If you want to test pass-through authentication sign-in by using staged rollout, enable it by following the pre-work instructions in the next section.
Pre-work for pass-through authentication
Identify a server that's running Windows Server 2012 R2 or later where you want the pass-through authentication agent to run.
Do not choose the Azure AD Connect server. Ensure that the server is domain-joined, can authenticate selected users with Active Directory, and can communicate with Azure AD on outbound ports and URLs. For more information, see the "Step 1: Check the prerequisites" section of Quickstart: Azure AD seamless single sign-on.
Download the Azure AD Connect authentication agent, and install it on the server.
To enable high availability, install additional authentication agents on other servers.
Make sure that you've configured your Smart Lockout settings appropriately. Doing so helps ensure that your users' on-premises Active Directory accounts don't get locked out by bad actors.
We recommend enabling seamless SSO irrespective of the sign-in method (password hash sync or pass-through authentication) you select for staged rollout. To enable seamless SSO, follow the pre-work instructions in the next section.
Pre-work for seamless SSO
Enable seamless SSO on the Active Directory forests by using PowerShell. If you have more than one Active Directory forest, enable it for each forest individually. Seamless SSO is triggered only for users who are selected for staged rollout. It doesn't affect your existing federation setup.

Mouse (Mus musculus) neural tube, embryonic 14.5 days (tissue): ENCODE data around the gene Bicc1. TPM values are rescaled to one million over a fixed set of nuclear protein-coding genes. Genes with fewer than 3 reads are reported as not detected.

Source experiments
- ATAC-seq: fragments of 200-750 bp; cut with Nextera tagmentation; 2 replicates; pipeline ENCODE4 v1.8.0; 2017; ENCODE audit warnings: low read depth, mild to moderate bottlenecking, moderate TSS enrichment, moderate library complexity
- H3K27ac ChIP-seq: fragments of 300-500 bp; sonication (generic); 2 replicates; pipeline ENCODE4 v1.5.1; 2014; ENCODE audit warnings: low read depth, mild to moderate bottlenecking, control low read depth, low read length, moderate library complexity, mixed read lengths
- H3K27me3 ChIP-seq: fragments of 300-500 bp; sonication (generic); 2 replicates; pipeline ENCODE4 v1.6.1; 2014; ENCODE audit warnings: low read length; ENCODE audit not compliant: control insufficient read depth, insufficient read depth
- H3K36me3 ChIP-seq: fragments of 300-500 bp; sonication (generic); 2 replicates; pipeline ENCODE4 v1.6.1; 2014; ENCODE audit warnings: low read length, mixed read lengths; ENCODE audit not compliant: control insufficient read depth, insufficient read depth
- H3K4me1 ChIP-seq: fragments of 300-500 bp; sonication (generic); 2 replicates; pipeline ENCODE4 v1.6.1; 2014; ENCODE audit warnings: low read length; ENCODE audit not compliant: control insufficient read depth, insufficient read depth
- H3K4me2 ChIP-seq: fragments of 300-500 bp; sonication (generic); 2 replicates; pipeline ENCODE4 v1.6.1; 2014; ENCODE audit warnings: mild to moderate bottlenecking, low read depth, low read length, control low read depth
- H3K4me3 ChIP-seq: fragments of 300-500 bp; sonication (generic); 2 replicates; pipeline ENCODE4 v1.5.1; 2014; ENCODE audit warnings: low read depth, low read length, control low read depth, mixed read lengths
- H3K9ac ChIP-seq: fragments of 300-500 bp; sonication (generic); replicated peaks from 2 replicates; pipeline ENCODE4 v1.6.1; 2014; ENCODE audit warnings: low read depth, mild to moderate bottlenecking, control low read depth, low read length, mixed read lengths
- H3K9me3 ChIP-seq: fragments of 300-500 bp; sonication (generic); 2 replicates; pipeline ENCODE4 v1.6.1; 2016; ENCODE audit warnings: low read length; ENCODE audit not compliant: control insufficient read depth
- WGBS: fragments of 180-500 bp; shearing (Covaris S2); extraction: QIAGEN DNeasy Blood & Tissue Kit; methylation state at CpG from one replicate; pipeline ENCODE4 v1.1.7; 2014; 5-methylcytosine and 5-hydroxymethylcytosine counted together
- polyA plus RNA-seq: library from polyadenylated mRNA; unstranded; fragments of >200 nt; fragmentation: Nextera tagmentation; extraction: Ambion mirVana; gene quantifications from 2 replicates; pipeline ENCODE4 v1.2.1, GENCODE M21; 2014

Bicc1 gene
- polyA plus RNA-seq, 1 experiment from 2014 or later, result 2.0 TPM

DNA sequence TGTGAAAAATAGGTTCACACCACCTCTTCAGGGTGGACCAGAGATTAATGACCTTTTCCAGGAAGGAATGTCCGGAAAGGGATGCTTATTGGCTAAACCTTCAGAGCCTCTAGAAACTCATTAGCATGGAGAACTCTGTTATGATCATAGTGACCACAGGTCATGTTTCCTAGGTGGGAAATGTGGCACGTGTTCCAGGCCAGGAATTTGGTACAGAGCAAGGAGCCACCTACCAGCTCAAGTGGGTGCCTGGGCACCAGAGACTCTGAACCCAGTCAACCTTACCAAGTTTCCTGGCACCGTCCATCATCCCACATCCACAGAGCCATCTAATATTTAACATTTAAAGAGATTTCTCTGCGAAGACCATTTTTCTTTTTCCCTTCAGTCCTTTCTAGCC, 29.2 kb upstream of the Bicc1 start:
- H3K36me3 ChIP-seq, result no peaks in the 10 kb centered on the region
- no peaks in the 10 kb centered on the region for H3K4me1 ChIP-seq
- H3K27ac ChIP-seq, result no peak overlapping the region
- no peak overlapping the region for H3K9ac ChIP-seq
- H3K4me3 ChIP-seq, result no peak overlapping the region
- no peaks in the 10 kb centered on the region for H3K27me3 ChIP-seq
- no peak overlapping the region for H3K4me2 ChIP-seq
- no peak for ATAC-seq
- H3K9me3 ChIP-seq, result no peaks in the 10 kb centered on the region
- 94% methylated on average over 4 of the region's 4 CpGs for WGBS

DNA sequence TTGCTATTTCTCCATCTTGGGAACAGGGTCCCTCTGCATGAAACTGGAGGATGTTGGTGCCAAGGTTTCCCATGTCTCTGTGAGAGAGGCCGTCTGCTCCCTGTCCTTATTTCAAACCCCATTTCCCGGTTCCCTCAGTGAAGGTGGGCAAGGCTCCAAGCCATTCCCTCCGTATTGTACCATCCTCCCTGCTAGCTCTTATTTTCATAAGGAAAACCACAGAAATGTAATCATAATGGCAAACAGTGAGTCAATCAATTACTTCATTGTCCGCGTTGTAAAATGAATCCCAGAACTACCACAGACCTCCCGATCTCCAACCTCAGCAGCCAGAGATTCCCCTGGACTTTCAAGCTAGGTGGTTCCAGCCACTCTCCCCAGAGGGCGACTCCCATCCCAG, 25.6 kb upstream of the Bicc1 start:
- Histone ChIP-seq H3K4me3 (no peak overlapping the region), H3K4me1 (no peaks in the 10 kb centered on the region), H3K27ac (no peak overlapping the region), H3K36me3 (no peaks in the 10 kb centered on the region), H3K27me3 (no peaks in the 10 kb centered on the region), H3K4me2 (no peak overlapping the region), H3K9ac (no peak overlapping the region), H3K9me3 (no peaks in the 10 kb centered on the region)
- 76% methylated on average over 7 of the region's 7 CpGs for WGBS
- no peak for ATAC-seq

Enable seamless SSO by doing the following:
Sign in to Azure AD Connect Server.
Go to the %programfiles%\Microsoft Azure Active Directory Connect folder.
Import the seamless SSO PowerShell module by running the following command:
Run PowerShell as an administrator. In PowerShell, call
New-AzureADSSOAuthenticationContext. This command opens a pane where you can enter your tenant's global administrator credentials.
Get-AzureADSSOStatus | ConvertFrom-Json. This command displays a list of Active Directory forests (see the "Domains" list) on which this feature has been enabled. By default, it is set to false at the tenant level.
$creds = Get-Credential. At the prompt, enter the domain administrator credentials for the intended Active Directory forest.
Enable-AzureADSSOForest -OnPremCredentials $creds. This command creates the AZUREADSSOACC computer account from the on-premises domain controller for the Active Directory forest that's required for seamless SSO.
Seamless SSO requires URLs to be in the intranet zone. To deploy those URLs by using group policies, see Quickstart: Azure AD seamless single sign-on.
For a complete walkthrough, you can also download our deployment plans for seamless SSO.
Enable staged rollout
To roll out a specific feature (pass-through authentication, password hash sync, or seamless SSO) to a select set of users in a group, follow the instructions in the next sections.
Enable a staged rollout of a specific feature on your tenant
You can roll out one of these options:
- Option A - password hash sync + seamless SSO
- Option B - pass-through authentication + seamless SSO
- Not supported - password hash sync + pass-through authentication + seamless SSO
Do the following:
To access the UX, sign in to the Azure AD portal.
Select the Enable staged rollout for managed user sign-in link.
For example, if you want to enable Option A, slide the Password Hash Sync and Seamless single sign-on controls to On, as shown in the following images.